Hopes were high in late 2011 when JC Penney tapped the man behind Apple's sleek retail operation to lead the 111-year-old department store chain.
The feeling was that the Penney brand had gotten dowdy and someone new was needed to spice things up and lure in younger customers.
Enter Ron Johnson, who after successful runs at Apple and Target, was given wide latitude to remake the company. The chief executive launched significant investments in new housewares operations and brands and ended Penney's long-standing staples of sales and coupons.
But Thursday the market came down hard on the company and Johnson after a disastrous fourth quarter called into question the viability of the strategy.
JC Penney's fiscal quarterly and full-year results, released Wednesday after the markets closed, contained a battery of ugly stats: an annual loss that widened to $985 million from $152 million a year ago as sales dropped 25 percent, and a 32 percent drop in comparable store sales in the fourth quarter.
Shares dived 17 percent in heavy trade but closed off deeper losses at $17.57.
Johnson, addressing analysts on a conference call, acknowledged that he has learned from some "mistakes" and decided to reverse course and resume sales and coupons.
But the controversial CEO was hardly apologetic, touting the more glamorous feel of the stores, a new leadership team and a retail operation in which employees use hand-held devices to complete transactions with customers, a la Apple.
"I told you this would be a multi-year effort, and it will be. I told you transformations are unpredictable and can be bumpy and this one has been," Johnson said. "But our resolve has never been higher, and we greatly look forward to year two of our transformation."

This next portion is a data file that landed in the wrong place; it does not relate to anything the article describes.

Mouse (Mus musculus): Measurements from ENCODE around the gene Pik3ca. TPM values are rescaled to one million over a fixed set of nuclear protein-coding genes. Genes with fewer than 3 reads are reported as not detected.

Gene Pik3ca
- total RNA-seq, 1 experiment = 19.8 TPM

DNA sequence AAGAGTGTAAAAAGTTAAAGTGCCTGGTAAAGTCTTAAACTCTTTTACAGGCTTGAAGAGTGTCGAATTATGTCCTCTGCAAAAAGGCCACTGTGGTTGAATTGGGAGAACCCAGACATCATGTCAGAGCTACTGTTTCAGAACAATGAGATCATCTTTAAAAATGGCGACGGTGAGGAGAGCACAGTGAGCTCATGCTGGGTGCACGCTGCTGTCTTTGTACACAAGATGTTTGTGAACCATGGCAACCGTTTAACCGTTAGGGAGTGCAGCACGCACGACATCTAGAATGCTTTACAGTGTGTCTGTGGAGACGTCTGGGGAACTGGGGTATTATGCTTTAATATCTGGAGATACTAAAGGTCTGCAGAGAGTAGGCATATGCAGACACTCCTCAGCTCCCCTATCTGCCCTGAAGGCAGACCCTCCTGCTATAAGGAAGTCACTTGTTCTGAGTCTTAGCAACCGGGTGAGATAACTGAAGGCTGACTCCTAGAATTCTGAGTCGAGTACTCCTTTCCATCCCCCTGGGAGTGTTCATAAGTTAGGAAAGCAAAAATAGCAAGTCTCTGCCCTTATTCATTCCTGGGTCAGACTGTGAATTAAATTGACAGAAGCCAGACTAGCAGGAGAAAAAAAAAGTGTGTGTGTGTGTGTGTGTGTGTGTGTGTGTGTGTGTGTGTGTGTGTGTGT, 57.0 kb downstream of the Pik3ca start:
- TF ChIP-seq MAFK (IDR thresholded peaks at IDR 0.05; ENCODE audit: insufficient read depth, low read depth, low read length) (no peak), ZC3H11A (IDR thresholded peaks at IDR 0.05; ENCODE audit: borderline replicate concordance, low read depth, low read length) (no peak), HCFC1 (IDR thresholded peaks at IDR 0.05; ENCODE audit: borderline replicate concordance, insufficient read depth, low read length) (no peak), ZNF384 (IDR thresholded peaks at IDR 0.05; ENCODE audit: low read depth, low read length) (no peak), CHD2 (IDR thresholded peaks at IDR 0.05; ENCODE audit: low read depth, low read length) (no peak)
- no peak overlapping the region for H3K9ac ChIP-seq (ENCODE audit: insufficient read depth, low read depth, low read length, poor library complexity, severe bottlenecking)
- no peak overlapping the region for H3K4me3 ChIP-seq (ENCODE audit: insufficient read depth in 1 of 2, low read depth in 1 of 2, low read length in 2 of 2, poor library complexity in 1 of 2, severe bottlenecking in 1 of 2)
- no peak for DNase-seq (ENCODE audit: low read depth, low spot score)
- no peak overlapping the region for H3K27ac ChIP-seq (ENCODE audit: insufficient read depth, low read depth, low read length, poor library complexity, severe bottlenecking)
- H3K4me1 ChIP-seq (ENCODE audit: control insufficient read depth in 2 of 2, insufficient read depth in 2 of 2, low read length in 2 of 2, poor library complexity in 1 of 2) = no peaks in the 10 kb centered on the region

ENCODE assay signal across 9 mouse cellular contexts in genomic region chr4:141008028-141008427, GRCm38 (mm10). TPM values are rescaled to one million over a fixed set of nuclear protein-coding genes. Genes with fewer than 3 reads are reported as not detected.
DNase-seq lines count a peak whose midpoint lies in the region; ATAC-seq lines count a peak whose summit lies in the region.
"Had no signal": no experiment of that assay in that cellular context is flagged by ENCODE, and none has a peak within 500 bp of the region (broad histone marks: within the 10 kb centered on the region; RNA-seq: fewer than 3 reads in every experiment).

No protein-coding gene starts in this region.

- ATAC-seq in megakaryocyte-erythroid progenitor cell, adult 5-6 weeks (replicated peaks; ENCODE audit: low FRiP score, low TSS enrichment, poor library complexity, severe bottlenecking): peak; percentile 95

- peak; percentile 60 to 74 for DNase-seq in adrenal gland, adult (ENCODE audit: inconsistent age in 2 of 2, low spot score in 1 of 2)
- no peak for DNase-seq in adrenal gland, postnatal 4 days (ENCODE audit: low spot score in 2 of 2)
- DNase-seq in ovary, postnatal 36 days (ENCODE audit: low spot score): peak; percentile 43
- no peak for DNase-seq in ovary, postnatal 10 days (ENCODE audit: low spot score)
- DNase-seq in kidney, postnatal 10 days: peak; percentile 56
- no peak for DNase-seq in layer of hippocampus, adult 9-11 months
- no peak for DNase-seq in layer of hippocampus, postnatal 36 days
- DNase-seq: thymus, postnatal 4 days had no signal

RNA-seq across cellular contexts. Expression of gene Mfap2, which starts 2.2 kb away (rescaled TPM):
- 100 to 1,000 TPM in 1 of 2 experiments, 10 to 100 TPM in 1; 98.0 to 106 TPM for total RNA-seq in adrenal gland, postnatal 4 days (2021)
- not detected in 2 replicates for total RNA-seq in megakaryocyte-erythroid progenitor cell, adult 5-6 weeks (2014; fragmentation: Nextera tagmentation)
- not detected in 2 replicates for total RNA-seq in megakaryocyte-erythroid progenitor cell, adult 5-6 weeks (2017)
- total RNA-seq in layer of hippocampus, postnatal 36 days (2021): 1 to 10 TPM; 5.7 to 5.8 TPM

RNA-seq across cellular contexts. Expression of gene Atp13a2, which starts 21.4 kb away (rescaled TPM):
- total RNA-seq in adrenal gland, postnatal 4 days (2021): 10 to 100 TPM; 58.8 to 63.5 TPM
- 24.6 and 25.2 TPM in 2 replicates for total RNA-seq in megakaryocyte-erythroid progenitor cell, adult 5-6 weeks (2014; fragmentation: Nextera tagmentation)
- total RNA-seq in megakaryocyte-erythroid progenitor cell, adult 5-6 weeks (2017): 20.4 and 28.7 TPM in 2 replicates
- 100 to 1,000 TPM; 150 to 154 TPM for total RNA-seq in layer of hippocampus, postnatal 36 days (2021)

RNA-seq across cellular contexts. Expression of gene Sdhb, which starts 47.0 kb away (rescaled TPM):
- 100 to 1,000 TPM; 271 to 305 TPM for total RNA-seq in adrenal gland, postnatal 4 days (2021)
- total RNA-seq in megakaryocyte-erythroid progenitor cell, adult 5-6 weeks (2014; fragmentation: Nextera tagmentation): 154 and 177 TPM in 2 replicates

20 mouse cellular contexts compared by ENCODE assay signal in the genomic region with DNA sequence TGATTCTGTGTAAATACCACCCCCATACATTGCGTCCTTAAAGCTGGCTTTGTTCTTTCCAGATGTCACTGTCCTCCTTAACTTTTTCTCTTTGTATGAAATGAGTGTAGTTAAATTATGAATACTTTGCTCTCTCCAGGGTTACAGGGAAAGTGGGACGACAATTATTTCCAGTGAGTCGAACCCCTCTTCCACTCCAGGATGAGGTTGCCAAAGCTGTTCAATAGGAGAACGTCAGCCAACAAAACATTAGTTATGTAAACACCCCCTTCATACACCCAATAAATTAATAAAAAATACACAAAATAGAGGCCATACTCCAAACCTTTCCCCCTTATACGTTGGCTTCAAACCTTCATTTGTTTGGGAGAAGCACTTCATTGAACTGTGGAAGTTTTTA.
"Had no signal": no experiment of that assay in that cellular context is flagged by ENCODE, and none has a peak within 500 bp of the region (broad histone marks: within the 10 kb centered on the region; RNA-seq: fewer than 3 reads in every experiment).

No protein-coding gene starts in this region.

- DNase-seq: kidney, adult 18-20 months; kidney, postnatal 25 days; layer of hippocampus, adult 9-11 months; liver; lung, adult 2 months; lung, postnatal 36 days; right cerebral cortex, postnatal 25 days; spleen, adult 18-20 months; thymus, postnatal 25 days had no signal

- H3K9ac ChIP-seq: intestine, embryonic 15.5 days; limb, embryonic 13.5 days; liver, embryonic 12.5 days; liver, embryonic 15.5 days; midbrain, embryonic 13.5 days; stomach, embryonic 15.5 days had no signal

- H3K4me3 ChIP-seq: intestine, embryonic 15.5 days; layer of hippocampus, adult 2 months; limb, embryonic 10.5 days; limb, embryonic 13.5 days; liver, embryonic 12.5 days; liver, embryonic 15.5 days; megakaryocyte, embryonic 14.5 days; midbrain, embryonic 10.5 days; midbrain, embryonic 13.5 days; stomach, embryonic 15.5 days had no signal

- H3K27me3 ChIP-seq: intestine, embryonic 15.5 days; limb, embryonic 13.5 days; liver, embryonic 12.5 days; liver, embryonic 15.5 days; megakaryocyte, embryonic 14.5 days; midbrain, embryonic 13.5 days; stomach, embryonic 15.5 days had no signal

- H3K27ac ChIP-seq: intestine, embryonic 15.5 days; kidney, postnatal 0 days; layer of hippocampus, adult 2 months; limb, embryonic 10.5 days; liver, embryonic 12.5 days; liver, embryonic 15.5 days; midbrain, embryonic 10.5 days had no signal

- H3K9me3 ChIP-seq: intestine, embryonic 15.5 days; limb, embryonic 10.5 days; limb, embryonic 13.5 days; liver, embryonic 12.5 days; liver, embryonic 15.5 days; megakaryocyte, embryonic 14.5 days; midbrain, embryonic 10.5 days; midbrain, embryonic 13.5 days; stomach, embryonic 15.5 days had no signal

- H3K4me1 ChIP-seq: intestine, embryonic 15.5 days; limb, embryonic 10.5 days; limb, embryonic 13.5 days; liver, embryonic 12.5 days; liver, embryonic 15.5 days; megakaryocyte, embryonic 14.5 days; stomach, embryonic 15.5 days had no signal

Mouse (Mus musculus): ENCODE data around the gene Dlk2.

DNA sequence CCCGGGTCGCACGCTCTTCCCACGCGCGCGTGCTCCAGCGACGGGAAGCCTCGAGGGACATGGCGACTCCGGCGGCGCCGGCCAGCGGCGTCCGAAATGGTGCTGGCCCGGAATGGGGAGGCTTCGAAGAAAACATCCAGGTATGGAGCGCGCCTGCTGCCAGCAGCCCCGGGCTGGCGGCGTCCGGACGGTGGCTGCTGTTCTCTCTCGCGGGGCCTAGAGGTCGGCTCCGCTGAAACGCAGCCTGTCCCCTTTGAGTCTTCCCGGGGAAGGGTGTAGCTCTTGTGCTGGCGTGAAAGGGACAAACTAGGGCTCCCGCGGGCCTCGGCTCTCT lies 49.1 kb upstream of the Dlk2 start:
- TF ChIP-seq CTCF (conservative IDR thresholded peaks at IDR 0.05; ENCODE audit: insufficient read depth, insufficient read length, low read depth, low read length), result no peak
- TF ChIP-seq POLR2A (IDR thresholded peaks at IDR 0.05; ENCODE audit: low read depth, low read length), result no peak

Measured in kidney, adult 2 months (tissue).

Johnson highlighted a number of new initiatives that he expected would bear fruit: the March launch of the Joe Fresh apparel brand in the US; the revamping of the Home Department, which has required an average of 19,000 square feet (1.8 million square meters) of construction per store; and a new ad campaign unveiled during Sunday's Academy Awards broadcast.
Johnson would not give guidance on current sales. Pressed on whether 2013 would see a return to growth, he declined to say.
"Obviously, our commitment is to return to growth," Johnson said. "The sooner we do that, the better, but we are here for the long haul, and we believe we are taking the steps needed to return to growth and we will report that to you soon as it happens."
But analyst reports suggested the market was beginning to lose patience with the turnaround.
A note from Morgan Stanley questioned J.C. Penney's financial statements and said it appeared that the company's balance sheet overstated cash by $344 million.
The note suggested J.C. Penney would "likely" need a credit line draw later this year. "We remain underweight and see further downside risk to the Street's '13-'15 outlook," the note said.
Gilford Securities accused Johnson of "cherry-picking" data and blasted the chief executive in a note titled "CEO is learning on the job; at a big cost."
Gilford warned about rising expenses, which is "emblematic of damaging evidence that Johnson glosses over as he sweet-talks and spins visions of a new era for Penney, even as JCP seems to be approaching the point at which damage becomes irreparable."